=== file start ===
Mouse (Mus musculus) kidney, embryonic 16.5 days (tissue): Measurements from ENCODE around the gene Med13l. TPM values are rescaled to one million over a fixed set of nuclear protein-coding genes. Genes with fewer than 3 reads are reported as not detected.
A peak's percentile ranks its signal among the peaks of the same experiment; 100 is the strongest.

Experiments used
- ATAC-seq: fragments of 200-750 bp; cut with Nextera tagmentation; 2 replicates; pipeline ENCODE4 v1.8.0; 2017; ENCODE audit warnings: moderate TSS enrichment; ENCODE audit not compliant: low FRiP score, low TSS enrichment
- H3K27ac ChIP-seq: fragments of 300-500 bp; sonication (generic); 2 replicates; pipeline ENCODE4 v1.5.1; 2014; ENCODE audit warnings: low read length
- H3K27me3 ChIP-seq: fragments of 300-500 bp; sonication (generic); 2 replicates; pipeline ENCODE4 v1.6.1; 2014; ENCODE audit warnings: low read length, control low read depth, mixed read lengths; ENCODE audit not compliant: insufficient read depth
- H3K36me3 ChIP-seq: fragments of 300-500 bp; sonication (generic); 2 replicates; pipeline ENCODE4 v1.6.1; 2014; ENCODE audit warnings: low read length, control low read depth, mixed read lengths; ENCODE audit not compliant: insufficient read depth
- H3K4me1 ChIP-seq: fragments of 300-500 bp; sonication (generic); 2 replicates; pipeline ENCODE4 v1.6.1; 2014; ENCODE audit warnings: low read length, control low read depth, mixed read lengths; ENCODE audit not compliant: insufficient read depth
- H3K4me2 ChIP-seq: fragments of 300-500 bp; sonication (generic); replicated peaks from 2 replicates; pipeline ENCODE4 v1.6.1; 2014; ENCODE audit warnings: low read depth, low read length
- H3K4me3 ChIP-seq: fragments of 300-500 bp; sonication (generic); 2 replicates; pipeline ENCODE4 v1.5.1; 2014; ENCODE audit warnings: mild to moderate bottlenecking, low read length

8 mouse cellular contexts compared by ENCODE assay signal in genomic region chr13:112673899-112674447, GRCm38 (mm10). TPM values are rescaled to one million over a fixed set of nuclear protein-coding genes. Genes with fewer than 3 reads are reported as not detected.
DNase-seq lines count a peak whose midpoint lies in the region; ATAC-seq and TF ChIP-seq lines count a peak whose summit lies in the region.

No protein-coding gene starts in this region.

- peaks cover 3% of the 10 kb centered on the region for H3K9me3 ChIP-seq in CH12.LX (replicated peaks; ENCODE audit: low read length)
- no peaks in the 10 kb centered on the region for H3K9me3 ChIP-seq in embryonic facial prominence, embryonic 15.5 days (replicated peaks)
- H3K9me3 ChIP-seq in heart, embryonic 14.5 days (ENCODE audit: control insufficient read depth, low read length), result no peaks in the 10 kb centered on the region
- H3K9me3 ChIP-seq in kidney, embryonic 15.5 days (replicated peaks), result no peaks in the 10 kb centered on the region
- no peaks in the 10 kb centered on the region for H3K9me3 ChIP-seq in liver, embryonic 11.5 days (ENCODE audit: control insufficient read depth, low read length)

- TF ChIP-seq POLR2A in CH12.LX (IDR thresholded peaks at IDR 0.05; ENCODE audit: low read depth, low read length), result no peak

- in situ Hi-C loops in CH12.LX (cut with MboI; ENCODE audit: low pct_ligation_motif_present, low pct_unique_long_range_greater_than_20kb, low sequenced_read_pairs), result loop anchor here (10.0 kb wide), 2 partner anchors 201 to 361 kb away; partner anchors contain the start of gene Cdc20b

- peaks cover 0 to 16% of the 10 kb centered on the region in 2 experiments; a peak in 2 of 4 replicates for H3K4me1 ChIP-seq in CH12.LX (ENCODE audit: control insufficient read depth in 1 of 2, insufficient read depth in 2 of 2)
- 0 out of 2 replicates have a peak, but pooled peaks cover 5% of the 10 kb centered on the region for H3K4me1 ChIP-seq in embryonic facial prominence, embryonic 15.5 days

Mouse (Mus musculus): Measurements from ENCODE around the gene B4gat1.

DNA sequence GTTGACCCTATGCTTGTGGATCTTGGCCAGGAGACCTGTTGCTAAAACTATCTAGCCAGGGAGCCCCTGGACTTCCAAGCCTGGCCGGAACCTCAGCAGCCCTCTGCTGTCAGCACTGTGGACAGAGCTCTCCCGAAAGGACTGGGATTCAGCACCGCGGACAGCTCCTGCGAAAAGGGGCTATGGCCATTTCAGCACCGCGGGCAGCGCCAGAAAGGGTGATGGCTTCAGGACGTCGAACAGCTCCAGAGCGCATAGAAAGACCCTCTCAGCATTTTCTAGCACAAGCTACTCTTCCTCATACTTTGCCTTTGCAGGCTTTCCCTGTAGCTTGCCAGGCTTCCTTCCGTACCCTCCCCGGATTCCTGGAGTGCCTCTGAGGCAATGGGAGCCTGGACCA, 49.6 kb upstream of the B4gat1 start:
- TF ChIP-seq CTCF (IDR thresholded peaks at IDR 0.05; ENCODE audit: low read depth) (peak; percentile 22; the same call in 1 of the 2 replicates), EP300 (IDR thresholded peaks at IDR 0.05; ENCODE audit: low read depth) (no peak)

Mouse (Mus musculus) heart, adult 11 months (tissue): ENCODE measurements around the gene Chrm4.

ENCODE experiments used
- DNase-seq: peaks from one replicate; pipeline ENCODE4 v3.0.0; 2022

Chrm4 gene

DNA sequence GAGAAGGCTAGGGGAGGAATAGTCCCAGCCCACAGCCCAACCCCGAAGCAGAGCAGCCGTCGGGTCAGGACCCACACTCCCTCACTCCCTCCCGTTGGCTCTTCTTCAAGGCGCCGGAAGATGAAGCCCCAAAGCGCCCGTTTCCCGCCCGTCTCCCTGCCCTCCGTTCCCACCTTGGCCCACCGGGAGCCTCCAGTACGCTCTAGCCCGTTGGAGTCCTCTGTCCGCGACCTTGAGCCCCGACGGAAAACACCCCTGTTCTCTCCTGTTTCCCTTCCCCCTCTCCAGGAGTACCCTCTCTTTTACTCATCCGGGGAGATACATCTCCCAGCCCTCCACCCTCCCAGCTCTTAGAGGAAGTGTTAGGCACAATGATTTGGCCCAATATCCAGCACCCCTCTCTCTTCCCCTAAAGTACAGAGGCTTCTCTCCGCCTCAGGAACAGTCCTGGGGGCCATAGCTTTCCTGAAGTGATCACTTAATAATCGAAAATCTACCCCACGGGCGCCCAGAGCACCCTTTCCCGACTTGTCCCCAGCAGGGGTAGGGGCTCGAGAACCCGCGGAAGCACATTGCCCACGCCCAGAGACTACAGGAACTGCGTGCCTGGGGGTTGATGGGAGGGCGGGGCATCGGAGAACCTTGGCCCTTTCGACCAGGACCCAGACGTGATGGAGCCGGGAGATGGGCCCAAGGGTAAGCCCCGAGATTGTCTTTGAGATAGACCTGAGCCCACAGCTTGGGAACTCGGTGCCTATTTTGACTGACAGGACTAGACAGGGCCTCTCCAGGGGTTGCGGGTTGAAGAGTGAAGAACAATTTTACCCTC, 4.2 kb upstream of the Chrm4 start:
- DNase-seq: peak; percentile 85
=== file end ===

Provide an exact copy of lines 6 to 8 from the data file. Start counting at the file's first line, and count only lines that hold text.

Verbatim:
- H3K27me3 ChIP-seq: fragments of 300-500 bp; sonication (generic); 2 replicates; pipeline ENCODE4 v1.6.1; 2014; ENCODE audit warnings: low read length, control low read depth, mixed read lengths; ENCODE audit not compliant: insufficient read depth
- H3K36me3 ChIP-seq: fragments of 300-500 bp; sonication (generic); 2 replicates; pipeline ENCODE4 v1.6.1; 2014; ENCODE audit warnings: low read length, control low read depth, mixed read lengths; ENCODE audit not compliant: insufficient read depth
- H3K4me1 ChIP-seq: fragments of 300-500 bp; sonication (generic); 2 replicates; pipeline ENCODE4 v1.6.1; 2014; ENCODE audit warnings: low read length, control low read depth, mixed read lengths; ENCODE audit not compliant: insufficient read depth